LOWELL CHARTER TOWNSHIP, Mich. — Close to 50 residents attended Monday's township meeting to oppose a proposed waste water treatment plan in Lowell Charter Township.
Residents have concerns about the proposal's location off of Grand River Drive and the lack of transparency from elected township officials, who they say were not forthcoming with the plans despite entering a purchase agreement to buy the necessary land for the site.
Residents say the proposed site could drive down property values and pose environmental concerns for nearby trout and salmon streams near the Grand River. They also say the township could extend its contract with the city of Lowell for sewage and water services.
Currently, the township is allowed to use 18% of the city's water treatment plant. The capacity allows for 250,000 gallons per day to be used by the township, but township officials say projections show they will exceed that capacity without other plans or new negotiations.
Negotiations continue between both the township and city but officials Monday said they had failed to make much progress previously with those negotiations, which prompted the township to hire a firm to draw up a proposal for an independent plan run entirely by the township.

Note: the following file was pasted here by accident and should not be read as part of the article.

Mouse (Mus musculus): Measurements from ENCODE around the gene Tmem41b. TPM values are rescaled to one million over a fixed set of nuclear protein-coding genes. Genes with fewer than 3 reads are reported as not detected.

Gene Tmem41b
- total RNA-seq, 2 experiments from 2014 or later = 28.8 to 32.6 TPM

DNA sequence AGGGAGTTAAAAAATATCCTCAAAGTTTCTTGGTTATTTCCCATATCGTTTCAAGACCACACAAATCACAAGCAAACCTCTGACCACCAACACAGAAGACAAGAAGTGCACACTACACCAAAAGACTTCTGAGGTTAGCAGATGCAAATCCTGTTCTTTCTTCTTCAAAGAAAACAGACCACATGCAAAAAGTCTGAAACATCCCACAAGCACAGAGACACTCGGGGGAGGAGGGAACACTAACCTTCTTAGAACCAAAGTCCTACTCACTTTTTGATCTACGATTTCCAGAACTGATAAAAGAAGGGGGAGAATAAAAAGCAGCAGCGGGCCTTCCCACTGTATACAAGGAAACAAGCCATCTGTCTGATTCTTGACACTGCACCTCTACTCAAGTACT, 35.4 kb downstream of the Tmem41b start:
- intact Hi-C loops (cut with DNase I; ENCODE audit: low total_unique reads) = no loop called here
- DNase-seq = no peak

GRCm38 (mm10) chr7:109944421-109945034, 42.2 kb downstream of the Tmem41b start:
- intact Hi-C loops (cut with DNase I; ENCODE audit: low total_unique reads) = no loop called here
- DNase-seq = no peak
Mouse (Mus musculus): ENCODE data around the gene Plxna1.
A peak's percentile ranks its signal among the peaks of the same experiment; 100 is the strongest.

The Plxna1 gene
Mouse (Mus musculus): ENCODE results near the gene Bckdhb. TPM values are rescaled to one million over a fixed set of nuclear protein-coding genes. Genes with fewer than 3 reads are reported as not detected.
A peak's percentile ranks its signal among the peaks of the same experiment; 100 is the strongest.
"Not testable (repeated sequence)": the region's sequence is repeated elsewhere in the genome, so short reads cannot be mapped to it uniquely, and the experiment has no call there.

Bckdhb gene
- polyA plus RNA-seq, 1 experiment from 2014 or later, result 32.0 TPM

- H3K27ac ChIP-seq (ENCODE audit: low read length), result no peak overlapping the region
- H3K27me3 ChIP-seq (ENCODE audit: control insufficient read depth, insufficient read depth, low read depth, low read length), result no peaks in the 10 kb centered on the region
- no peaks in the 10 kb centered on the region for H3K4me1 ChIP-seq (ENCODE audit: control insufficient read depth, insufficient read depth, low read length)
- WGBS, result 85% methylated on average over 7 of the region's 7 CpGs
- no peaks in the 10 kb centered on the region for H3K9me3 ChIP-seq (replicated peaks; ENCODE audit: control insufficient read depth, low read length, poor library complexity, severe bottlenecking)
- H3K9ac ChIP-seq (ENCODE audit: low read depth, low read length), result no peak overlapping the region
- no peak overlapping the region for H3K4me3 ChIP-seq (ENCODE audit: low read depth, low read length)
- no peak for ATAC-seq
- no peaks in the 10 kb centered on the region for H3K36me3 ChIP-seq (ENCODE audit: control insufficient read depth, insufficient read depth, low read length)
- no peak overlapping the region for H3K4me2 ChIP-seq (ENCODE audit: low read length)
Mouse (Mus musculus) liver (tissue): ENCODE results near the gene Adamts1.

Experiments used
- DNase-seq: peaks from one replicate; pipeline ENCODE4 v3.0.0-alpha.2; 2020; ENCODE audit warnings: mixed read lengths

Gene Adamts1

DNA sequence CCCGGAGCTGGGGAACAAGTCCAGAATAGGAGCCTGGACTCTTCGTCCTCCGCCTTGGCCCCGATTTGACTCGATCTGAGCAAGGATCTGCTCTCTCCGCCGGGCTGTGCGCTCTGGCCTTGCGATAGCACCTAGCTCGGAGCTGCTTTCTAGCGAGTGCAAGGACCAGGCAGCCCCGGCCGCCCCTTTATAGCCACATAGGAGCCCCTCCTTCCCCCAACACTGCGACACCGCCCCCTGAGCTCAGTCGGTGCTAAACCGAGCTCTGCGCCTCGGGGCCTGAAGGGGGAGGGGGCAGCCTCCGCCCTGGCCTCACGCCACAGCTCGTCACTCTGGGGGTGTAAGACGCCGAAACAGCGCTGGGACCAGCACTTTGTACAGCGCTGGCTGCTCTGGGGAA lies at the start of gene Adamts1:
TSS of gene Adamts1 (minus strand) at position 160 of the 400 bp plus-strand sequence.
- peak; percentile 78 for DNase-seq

Residents, however, say they have not received any notification about the proposed plans. While elected officials say it's a topic that has been discussed at public meetings, residents could not find any minutes or agenda items documenting those discussions throughout the past year. Residents say it's a move that lacks transparency.
"Closed door meetings and small town government being this corrupt and this shady is very disappointing. Lowell used to be about dignity and honesty and honor, and we are not seeing any of that here. I hope you guys are wise and make the appropriate decisions, go to bed, and pray about it because you have a lot of people here who are very very upset with what’s gong on," said Brad Wade, Lowell resident, during the public comment portion of the meeting.
Wade and others argue there are other options, including putting the treatment plant at the location of the township's offices. However, officials say it would cost more upfront and accrue higher operational costs annually.
Should negotiations fail between the city and the township, there would be two sites to accomodate the north and southern parts of the township, costing an estimated $30 million.